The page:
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The U.S. Department of Justice has extended the deadline to next January to comply with new accessibility rules for swimming pools.
(Published May 31, 2012)
Cities now have more time to comply with new accessibility standards for existing city swimming pools. The effective date is now Jan. 31, 2013. However, newly constructed or altered pools must be in compliance with the new Americans with Disabilities Act (ADA) requirements as of March 15, 2012.
The effective date for all city pools to meet the new requirements was initially March 15 and was then delayed to May 21. Another delay was announced last week.
By next January, under the 2010 ADA Standards for Accessible Design, there must be specific accessible ways to enter city swimming pools. The Standards apply to wading pools and spas too, but many of those already have compliant sloped entries.
The ADA aims to establish a comprehensive prohibition of discrimination based on disability. For cities, it’s not just about physical access. Title II of the ADA applies to state and local governments and requires that people with disabilities also have access to public programs, not just buildings.
For example, if a city offers swimming lessons at a community pool, a child who uses a wheelchair must be able to participate in that program. Because of this program access, many smaller public pools may already have installed an accessible entry, making the pools compliant with the 2010 Standards. However, if a city must modify pools to make their programs accessible, the 2010 Standards are the new reference point.
The “accessible means of entry” required by the 2010 Standards means pools must have pool lifts, pool stairs, or sloped entries, and either a transfer wall or a transfer system. (A transfer wall is a wall along an accessible route that allows a person to leave a wheelchair, for example, and lift or move their bodies onto the wall and then into a pool.) The Standards require a different number of accessible entries based on the size of the pool.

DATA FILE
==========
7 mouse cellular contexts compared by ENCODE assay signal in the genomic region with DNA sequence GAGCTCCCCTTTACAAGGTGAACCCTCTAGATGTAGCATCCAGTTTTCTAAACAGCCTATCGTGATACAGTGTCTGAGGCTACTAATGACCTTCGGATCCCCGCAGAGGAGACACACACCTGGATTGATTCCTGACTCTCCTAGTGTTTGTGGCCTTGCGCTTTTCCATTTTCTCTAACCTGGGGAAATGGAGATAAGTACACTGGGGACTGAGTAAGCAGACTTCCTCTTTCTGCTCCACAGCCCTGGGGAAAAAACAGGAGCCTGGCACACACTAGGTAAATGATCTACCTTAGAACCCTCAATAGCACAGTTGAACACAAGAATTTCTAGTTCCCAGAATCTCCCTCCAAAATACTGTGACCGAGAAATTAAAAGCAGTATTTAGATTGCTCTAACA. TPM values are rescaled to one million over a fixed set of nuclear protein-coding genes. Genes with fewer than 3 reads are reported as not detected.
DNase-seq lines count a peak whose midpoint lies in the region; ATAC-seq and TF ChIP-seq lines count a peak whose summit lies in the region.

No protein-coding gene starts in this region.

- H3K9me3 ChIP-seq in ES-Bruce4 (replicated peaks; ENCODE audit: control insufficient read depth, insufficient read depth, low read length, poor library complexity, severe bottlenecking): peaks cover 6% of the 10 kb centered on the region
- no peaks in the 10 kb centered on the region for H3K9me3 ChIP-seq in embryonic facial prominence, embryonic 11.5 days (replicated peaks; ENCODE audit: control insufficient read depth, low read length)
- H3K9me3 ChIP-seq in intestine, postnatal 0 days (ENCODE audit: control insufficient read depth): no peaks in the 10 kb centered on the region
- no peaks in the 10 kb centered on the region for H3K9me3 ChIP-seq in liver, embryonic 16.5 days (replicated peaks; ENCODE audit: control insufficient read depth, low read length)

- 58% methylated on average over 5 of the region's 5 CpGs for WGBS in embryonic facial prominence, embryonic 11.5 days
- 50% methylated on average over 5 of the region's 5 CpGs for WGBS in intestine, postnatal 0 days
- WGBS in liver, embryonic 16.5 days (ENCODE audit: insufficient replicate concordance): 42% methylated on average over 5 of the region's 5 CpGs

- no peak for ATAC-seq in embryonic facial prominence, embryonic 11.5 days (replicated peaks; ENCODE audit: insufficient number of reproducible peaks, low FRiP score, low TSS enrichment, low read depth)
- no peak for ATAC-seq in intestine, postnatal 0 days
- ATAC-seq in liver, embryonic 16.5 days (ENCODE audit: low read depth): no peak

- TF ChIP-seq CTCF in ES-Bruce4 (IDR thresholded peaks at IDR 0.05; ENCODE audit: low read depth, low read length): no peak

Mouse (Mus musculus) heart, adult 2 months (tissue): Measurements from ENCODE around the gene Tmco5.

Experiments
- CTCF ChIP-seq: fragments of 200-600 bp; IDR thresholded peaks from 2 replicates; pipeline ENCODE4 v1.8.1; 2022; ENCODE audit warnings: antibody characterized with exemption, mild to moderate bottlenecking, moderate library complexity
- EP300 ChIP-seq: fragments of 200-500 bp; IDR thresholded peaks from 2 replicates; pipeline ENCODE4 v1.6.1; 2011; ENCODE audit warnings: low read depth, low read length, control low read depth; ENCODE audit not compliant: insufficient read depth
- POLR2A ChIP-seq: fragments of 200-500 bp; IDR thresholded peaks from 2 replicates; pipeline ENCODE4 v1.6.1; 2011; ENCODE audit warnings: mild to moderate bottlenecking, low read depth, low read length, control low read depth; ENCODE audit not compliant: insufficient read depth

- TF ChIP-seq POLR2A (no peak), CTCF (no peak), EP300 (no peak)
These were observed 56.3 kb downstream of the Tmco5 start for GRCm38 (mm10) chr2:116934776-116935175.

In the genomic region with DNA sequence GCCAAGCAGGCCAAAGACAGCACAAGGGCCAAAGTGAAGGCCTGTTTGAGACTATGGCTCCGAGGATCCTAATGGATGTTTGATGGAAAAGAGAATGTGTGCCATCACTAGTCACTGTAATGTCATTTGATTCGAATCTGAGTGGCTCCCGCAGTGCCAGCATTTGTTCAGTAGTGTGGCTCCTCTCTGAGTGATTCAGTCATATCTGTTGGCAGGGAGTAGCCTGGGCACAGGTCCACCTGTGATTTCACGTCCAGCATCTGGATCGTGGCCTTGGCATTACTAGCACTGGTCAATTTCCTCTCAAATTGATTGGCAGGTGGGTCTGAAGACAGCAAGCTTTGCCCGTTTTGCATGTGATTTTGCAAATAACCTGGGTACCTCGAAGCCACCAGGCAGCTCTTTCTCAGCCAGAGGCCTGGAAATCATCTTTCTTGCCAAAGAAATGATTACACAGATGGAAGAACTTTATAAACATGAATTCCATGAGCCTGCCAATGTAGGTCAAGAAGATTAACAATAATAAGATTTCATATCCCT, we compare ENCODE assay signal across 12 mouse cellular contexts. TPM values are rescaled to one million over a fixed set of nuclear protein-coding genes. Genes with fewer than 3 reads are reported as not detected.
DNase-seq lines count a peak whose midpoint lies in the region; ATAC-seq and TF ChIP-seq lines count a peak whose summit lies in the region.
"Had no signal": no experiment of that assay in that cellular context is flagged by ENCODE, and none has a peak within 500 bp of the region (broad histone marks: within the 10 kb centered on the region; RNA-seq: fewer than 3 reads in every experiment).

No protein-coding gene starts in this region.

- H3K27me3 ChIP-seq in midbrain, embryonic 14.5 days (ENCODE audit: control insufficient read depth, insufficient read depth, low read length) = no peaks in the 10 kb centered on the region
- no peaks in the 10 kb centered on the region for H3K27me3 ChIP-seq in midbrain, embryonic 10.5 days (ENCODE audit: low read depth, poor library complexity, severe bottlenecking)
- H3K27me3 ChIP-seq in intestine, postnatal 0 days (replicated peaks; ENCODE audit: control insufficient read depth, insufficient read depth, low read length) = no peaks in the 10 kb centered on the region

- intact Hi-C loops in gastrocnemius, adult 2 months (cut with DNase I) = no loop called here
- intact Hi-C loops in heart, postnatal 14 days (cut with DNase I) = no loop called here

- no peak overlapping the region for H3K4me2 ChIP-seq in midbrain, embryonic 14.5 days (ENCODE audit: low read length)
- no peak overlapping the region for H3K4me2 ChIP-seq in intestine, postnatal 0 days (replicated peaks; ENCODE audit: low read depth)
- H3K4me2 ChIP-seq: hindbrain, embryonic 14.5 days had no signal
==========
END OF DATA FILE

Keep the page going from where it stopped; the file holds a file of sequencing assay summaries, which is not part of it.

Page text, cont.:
The 2010 Standards require that larger pools—those with 300 or more linear feet of pool wall—have at least two accessible means of entry. At least one entry must be a sloped entry or a pool lift; the other could be a sloped entry, pool lift, transfer wall, or transfer system. Smaller pools, with less than 300 linear feet of pool wall, must have one accessible entry.
There are only a few exceptions to the new requirements. If a public entity can demonstrate that it is structurally impracticable to meet the standard for new pools, then full compliance is not required.
According to the U.S. Department of Justice, adaptations are “structurally impracticable” only in those rare circumstances when the unique characteristics of terrain prevent the incorporation of accessibility features. Even then, achieving compliance is required to the extent possible.
Another exception relates to cost and mostly applies to existing pools. If a city demonstrates that making existing swimming pools accessible would be an undue financial and administrative burden, the exception protects the city from excessive compliance costs. Deciding what constitutes an undue financial and administrative burden is a city-specific question requiring legal advice from the city attorney.
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